Death Rituals and Traditions
Like most (if not all) cultures, the Japanese apply their ideas about death in traditions and rituals.
Immediately after a loved one dies, family members will cover their traditional Shinto shrine if they have one in their home. Covering the shrine serves to protect the shrine from other spirits of the dead.
After informally alerting other family members and civil authorities, they will then perform a purification ritual consisting of 20 steps. These include (but are not limited to) washing the deceased’s lips, bringing food offerings to the coffin until the day it’s buried, and purifying the space with help from a priest after the funeral.
The Festival of Obon
Many cultures have festivals for honoring the dead. Japanese culture is no different.
Consider the Festival of Obon. During Obon (sometimes known as simply Bon), which takes place in Japan every July, Japanese people will visit the gravesites of deceased loved ones to clean their gravestones. Many also light lamps during the festival. According to traditional Japanese beliefs, this is the time of year when spirits of the dead may return to visit the living. The lamps serve to guide the spirits.
Modern Japanese Attitudes Toward Mourning and Grief
Japanese attitudes toward mourning and grief are somewhat formal, and provide opportunities for people to not only grieve together but also confide in one another.
Like members of many other cultures, Japanese families often gather together when a loved one has passed away. However, it’s also common for them to gather periodically throughout the year after someone has died. During these gatherings, which often occur at temples, they’ll pray for the deceased, and they may chant sutras.
These are not merely religious gatherings. Meeting with loved ones also gives Japanese people regular opportunities to grieve over the course of a year. Some also use these gatherings to seek counseling. This may take the form of counseling with a priest, or it could simply involve loved ones talking to one another about their feelings during this difficult time.
Japanese people don’t necessarily refrain from openly discussing their emotions and attitudes after a loved one dies. When counseling with a priest, family members who’ve lost loved ones will often talk about their fears regarding the afterlife.
They believe priests serve as intermediaries between our world and the world of the dead and thus have insights that can help a mourner feel more at peace when someone they love has died.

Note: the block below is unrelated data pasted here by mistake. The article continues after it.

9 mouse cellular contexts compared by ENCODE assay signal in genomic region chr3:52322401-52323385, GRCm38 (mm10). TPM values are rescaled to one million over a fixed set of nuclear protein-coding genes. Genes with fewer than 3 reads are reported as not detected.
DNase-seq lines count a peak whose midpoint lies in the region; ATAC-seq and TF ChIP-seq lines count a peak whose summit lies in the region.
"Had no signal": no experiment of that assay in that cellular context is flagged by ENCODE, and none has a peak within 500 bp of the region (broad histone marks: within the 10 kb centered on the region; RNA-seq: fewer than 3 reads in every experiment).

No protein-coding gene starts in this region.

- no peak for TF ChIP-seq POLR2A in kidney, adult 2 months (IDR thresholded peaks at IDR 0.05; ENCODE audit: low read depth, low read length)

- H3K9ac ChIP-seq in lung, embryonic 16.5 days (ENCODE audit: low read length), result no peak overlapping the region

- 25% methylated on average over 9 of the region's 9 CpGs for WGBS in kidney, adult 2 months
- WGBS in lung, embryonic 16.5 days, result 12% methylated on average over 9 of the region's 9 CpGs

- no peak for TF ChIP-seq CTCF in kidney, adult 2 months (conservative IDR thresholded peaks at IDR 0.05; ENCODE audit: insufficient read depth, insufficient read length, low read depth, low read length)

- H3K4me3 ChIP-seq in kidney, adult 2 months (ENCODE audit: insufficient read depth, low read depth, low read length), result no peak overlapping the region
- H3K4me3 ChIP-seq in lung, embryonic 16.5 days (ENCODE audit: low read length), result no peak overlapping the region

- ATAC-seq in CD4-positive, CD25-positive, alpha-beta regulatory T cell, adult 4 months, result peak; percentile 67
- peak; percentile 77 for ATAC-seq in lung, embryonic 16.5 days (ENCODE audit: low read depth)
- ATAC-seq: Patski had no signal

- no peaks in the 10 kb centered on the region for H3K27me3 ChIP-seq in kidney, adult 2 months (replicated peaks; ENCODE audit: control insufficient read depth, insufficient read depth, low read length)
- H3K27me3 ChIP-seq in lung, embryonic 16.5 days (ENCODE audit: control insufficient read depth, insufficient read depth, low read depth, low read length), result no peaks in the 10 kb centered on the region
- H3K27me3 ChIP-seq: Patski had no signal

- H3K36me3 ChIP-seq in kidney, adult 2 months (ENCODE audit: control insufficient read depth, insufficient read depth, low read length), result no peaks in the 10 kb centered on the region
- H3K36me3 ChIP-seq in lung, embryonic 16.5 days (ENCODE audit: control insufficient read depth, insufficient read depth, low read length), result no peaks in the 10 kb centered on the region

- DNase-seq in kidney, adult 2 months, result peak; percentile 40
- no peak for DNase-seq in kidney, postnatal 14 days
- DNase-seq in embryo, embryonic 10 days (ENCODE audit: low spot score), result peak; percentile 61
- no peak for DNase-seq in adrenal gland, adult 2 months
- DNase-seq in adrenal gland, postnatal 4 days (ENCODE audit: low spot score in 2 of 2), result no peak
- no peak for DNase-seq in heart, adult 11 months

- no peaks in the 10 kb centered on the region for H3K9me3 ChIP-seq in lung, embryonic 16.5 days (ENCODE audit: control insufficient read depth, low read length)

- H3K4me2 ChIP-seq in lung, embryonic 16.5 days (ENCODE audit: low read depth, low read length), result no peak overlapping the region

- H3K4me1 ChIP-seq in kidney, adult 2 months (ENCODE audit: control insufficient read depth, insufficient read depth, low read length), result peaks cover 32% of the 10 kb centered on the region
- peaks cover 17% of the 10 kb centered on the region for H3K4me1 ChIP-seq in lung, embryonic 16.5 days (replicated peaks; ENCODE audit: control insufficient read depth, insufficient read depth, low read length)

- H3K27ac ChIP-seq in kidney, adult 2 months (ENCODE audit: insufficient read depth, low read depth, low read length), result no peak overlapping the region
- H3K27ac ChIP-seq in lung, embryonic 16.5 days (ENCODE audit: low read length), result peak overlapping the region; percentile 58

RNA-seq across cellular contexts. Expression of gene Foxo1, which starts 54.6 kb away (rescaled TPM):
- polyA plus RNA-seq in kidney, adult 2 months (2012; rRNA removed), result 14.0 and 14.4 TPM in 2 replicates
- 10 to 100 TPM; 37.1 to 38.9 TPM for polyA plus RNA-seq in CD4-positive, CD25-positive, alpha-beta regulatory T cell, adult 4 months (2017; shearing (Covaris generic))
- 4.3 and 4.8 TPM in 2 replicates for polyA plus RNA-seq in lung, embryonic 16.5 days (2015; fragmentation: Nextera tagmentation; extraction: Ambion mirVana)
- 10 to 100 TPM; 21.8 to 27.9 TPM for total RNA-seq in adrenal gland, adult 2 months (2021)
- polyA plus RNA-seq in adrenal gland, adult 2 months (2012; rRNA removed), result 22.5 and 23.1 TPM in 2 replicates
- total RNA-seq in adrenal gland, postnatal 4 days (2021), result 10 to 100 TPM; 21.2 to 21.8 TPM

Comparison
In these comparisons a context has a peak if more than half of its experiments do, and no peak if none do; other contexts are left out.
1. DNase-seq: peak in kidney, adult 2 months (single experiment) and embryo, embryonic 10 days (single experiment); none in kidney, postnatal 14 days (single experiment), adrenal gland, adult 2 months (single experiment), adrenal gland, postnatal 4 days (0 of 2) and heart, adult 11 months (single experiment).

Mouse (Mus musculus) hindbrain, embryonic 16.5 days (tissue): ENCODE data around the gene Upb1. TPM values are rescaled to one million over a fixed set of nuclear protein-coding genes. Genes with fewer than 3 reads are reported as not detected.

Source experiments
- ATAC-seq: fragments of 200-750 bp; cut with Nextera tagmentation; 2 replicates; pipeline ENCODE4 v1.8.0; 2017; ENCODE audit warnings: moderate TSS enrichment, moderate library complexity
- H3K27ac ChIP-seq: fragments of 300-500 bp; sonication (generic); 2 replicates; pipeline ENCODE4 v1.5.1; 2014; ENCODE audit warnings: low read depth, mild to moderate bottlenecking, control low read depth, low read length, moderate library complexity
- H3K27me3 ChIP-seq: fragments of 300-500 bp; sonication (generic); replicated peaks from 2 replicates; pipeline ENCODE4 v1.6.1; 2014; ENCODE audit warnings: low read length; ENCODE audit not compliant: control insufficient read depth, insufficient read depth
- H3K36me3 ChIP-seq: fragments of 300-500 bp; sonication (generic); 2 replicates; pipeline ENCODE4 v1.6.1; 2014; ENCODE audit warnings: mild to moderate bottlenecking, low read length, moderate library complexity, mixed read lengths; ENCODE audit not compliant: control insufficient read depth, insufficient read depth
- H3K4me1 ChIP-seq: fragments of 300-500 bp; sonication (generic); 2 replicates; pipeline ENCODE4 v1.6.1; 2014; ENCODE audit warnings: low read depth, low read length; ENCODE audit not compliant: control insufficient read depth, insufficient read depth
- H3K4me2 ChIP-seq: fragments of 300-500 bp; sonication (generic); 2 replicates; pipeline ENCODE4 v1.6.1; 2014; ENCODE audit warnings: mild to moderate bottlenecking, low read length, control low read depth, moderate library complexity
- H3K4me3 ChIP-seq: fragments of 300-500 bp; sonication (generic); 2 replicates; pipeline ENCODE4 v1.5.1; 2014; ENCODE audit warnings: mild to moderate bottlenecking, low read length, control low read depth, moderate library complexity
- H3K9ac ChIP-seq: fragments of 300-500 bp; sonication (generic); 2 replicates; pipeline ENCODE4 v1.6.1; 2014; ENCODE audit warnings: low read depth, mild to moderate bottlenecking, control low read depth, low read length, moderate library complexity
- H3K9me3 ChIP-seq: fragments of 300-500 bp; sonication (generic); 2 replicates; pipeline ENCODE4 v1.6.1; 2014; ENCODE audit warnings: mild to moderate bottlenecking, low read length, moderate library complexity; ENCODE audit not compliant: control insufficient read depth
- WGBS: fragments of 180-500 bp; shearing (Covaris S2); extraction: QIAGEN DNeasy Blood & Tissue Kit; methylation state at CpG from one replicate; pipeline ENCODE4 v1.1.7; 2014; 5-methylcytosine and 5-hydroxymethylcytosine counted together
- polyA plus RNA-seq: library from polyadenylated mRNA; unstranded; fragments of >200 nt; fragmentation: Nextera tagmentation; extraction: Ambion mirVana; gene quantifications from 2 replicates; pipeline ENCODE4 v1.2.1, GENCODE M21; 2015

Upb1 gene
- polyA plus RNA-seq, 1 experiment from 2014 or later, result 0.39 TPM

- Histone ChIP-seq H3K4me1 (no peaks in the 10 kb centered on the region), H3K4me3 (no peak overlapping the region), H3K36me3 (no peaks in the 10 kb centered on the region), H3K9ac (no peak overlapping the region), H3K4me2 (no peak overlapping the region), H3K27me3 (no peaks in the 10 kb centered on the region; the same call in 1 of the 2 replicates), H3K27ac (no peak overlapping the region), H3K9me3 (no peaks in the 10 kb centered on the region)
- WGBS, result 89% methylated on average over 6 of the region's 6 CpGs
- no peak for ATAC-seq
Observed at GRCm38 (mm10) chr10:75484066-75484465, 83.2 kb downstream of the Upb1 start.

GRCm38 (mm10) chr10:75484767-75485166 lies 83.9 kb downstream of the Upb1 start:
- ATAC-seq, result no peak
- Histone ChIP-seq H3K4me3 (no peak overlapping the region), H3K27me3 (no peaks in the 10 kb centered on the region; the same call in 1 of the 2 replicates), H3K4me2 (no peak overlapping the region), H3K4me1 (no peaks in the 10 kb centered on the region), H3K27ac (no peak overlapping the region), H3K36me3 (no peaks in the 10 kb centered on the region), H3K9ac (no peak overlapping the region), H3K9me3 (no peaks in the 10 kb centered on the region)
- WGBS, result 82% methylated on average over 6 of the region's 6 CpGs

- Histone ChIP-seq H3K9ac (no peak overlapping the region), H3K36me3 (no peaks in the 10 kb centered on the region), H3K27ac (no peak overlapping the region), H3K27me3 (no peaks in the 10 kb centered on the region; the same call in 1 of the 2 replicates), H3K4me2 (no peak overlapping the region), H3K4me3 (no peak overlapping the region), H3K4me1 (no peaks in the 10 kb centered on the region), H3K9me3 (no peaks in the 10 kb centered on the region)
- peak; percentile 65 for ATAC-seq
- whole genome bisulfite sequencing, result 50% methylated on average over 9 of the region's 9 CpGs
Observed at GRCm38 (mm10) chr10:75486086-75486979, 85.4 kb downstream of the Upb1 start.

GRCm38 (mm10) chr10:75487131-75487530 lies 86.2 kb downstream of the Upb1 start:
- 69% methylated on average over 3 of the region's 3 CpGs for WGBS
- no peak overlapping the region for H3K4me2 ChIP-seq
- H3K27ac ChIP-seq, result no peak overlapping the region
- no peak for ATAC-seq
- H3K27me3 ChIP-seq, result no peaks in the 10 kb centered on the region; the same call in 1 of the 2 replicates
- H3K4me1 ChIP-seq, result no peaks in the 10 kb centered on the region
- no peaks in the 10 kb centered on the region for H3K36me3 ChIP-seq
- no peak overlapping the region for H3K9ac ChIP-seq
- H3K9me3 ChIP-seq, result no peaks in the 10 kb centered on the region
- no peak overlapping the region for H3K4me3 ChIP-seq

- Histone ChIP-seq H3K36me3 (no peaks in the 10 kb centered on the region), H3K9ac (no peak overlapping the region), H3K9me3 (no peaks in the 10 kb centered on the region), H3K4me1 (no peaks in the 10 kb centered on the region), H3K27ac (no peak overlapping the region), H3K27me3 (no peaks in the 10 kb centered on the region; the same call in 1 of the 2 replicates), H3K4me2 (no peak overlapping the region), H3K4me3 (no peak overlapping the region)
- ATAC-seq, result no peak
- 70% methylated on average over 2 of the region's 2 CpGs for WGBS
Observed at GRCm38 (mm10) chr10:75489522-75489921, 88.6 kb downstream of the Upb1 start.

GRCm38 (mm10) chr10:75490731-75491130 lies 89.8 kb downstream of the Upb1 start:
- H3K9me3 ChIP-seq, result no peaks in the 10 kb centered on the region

Although the culture has changed somewhat in Japan, people still tend to revere ancestors and members of older generations. Thus, mourning is a somewhat formal process among Japanese families. They place a great deal of importance on ensuring someone makes the proper arrangements and carries out important tasks following the death of a loved one.
This is one of the main reasons many Japanese families appoint the deceased’s next of kin as a “chief mourner.” Responsibilities for the chief mourner might include addressing guests at the funeral, pressing the button to begin the cremation process, and collecting the cremains in a traditional urn.
Japanese Attitudes About Death: Still Developing
As is the case in so many other cultures, Japanese attitudes towards death and dying consist of a mix of traditional beliefs and new, contemporary developments. This reflects the way cultures treat this subject in general. While the specific ways we mourn may not remain the same forever, saying goodbye to the dead and honoring the role they still play in our lives will always be part of the human experience.
- Becker, Carl. “Aging, Dying, and Bereavement in Contemporary Japan.” International Journal of Group Tensions, 1999, nirc.nanzan-u.ac.jp/nfile/2090
- Boyne, Samuel. “A Forest of Graves: Japanese Funeral Traditions.” Berkley Center for Religion, Peace & World Affairs, 3 May 2017, berkleycenter.georgetown.edu/posts/a-forest-of-graves-japanese-funeral-traditions
- Kenney, Elizabeth. “Shinto Mortuary Rites in Contemporary Japan.” Cahlers d’Extreme-Asie. 1996. Persee.fr.
- Michiko, Iwasaka and Barre Toelken. “Ghosts and the Japanese.” Utah State University Press, 1994, digitalcommons.usu.edu/cgi/viewcontent.cgi?article=1065&context=usupress_pubs
- Oto, Osamu. “Life and Death, Funeral Rites and Burial Systems in Early Modern Japan.” Knowledge Bank, 2011, kb.osu.edu/bitstream/handle/1811/51329/1/EAS_EMJ_Oto_2011.pdf
- “Shinto Worship.” BBC. 16 October 2009. BBC.co.uk.